John McIntyre, whom James Wolcott calls "the Dave Brubeck of the art and craft of copy editing," writes on language, editing, journalism, and other manifestations of human frailty. Comments welcome. Identifying his errors relieves him of the burden of omniscience. Write to email@example.com, befriend at Facebook, or follow at Twitter: @johnemcintyre. Back 2009-2012 at the original site, http://weblogs.baltimoresun.com/news/mcintyre/blog/ and now at www.baltimoresun.com/news/language-blog/.
Saturday, September 12, 2009
Quoting him is irresistible: “An idealist is one who, on noticing that a rose smells better than a cabbage, concludes that it will also make better soup.”
Writing on Warren Harding’s inaugural address, he said that the president “writes the worst English that I have ever encountered. It reminds me of a string of wet sponges; it reminds me of tattered washing on the line; it reminds me of stale bean soup, of college yells, of dogs barking idiotically through endless nights. It is so bad that a sort of grandeur creeps into it. It drags itself out of the dark abysm of pish, and crawls insanely up to the topmost pinnacle of posh. It is rumble and bumble. It is flap and doodle. It is balder and dash.”
He denounced chiropractic as quackery and then affected to worry that it might actually work, failing to “suck in the botched, and help them on to bliss eternal.” Ever the stout libertarian, he continued: “If a man, being ill of a pus appendix, resorts to a shaved and fumigated longshoreman to have it disposed of, and submits willingly to a treatment involving balancing him on McBurney’s spot and playing on his vertebrae as on a concertina, then I am willing, for one, to believe that he is badly wanted in Heaven.”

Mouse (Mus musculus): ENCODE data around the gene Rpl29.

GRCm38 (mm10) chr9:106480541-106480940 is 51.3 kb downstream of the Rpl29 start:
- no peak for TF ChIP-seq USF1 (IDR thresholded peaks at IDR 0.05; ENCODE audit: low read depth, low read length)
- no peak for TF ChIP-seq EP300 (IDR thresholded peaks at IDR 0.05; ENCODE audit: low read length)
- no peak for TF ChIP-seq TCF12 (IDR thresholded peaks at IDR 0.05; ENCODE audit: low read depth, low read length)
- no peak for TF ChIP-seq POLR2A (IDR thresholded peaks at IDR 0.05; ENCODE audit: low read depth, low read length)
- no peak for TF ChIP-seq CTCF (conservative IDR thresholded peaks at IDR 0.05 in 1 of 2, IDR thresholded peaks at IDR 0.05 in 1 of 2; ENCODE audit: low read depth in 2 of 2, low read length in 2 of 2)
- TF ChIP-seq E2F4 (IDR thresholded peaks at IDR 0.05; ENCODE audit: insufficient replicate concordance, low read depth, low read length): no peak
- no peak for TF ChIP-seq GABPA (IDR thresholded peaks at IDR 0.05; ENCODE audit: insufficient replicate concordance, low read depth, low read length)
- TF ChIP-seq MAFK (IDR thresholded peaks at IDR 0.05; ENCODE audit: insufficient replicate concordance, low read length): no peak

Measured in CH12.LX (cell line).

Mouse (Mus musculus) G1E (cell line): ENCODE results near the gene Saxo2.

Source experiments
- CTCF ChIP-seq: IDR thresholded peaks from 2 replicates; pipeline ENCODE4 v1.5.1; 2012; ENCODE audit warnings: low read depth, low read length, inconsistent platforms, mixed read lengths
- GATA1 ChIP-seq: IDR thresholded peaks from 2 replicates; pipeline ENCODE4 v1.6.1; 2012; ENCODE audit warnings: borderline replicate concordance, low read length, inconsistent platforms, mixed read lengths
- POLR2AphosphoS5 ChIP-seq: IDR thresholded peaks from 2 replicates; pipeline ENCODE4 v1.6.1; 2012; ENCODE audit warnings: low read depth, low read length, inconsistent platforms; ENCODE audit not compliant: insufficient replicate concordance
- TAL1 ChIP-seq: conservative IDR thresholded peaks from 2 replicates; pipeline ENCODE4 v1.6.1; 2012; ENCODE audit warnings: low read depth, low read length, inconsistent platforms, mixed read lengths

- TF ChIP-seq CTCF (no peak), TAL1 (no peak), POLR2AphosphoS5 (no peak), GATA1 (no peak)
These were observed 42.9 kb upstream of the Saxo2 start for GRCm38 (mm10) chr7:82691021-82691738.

In a letter to William Saroyan, he wrote: “I note what you say about your aspiration to edit a magazine. I am sending you by this mail a six-chambered revolver. Load it and fire every one into your head. You will thank me after you get to Hell and learn from other editors how dreadful their job was on earth.”
In Newspaper Days, his memoir of the no-holds-barred journalism in Baltimore in the early years of the 20th century, he describes how he and two other reporters, assigned to cover the docks of South Baltimore, increased their efficiency by repairing to a saloon and agreeing on invented details for the stories they would file. Their managing editors, monitoring the competition closely, noted the correspondences and praised the three for their accuracy. Thus, he said, he “took in the massive fact that journalism is not an exact science.”
It still isn’t.
Today is his birthday, and if you get a chance, lift a glass of pilsner to his shade.